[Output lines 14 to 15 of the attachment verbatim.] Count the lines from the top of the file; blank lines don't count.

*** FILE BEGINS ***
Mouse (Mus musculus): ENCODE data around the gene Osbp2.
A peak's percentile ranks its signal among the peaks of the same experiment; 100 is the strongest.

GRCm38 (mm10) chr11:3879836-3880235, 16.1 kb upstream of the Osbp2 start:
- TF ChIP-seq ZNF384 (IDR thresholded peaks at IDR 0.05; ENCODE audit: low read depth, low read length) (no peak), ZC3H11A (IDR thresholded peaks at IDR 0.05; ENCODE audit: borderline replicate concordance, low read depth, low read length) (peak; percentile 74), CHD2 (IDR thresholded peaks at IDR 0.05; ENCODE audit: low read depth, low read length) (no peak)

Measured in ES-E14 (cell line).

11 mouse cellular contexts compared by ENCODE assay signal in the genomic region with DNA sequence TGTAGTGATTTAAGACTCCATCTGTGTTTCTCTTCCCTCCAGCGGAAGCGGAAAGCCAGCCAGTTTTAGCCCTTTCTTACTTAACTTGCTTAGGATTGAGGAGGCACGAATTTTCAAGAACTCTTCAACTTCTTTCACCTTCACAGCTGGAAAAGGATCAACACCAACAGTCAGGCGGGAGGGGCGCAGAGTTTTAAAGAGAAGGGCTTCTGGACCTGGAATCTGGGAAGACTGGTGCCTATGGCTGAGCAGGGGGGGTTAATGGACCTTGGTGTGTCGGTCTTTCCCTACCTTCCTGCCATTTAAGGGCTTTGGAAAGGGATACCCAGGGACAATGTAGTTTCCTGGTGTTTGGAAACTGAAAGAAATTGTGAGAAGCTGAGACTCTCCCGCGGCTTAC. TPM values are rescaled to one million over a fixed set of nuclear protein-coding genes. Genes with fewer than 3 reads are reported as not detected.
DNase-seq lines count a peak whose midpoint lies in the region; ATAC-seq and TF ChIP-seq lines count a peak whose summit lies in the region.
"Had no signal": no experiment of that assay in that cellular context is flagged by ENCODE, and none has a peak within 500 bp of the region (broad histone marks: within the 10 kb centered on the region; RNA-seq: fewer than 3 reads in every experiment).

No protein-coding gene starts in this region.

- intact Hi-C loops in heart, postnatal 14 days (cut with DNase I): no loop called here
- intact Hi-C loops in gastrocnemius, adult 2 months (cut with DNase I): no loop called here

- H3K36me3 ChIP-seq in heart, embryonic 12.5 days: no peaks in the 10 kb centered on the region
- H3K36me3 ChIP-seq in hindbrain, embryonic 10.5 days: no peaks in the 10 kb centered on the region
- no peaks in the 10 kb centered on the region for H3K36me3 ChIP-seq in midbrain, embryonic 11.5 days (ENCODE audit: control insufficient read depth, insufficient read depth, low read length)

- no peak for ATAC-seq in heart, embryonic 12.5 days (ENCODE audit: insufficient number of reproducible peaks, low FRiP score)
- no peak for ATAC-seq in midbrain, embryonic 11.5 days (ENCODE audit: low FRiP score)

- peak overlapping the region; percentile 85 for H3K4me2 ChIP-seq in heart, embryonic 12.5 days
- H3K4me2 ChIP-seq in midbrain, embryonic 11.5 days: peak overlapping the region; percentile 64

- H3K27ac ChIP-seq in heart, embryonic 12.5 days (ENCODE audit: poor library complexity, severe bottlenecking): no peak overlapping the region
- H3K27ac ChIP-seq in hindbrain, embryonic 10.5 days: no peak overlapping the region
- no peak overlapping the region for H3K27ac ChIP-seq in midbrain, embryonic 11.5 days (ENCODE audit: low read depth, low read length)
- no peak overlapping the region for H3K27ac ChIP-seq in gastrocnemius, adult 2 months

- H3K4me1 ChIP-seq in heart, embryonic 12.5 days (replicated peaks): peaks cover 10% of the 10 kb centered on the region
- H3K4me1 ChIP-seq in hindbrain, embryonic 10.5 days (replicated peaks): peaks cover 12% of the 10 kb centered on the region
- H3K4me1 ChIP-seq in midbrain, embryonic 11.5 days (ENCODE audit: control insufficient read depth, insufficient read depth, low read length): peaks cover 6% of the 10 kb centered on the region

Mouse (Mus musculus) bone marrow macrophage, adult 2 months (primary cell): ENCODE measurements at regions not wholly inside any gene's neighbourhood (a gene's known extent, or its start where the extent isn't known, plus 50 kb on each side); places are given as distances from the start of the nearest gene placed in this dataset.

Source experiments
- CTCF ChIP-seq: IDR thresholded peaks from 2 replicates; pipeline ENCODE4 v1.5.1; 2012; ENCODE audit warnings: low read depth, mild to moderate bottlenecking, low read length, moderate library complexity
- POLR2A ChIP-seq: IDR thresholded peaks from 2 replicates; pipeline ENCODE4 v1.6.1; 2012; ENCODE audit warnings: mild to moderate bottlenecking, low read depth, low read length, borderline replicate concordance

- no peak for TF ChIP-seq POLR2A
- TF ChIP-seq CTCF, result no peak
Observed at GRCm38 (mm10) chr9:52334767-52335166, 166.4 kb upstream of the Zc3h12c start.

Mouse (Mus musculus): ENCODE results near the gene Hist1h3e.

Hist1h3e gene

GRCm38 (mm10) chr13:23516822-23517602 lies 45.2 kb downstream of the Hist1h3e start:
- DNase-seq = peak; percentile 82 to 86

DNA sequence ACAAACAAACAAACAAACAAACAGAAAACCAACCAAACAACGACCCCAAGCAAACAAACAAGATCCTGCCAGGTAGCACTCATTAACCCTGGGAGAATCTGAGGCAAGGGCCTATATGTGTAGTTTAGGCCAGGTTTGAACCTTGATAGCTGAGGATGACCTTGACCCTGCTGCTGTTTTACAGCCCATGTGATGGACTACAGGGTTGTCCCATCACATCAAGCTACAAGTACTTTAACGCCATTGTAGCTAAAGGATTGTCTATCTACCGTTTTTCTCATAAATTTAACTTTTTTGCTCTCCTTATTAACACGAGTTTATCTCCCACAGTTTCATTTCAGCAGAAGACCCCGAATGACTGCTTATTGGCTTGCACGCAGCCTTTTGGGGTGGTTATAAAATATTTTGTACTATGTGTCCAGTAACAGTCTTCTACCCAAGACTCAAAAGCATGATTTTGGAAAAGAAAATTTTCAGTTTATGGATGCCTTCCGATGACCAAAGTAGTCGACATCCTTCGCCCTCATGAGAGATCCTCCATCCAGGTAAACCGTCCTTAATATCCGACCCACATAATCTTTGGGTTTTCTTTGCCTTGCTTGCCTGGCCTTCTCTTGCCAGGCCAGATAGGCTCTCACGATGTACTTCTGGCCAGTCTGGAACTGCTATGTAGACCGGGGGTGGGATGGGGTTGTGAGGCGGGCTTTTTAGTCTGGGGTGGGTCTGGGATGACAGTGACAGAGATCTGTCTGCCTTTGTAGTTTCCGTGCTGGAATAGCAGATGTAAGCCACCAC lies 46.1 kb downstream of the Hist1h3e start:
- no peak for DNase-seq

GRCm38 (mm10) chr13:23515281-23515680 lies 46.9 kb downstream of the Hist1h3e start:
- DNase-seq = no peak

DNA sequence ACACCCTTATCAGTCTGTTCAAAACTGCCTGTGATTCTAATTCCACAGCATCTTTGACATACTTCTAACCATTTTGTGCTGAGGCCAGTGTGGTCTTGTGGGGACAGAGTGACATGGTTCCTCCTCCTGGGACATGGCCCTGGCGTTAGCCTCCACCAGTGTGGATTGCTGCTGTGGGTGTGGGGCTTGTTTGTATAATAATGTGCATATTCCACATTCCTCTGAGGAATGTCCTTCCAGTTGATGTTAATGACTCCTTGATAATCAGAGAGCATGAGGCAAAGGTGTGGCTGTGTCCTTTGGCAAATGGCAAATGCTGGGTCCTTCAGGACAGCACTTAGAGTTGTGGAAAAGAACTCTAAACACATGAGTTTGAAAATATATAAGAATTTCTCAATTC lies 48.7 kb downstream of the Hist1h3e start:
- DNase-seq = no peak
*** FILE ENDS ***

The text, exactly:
- no peaks in the 10 kb centered on the region for H3K36me3 ChIP-seq in midbrain, embryonic 11.5 days (ENCODE audit: control insufficient read depth, insufficient read depth, low read length)

- no peak for ATAC-seq in heart, embryonic 12.5 days (ENCODE audit: insufficient number of reproducible peaks, low FRiP score)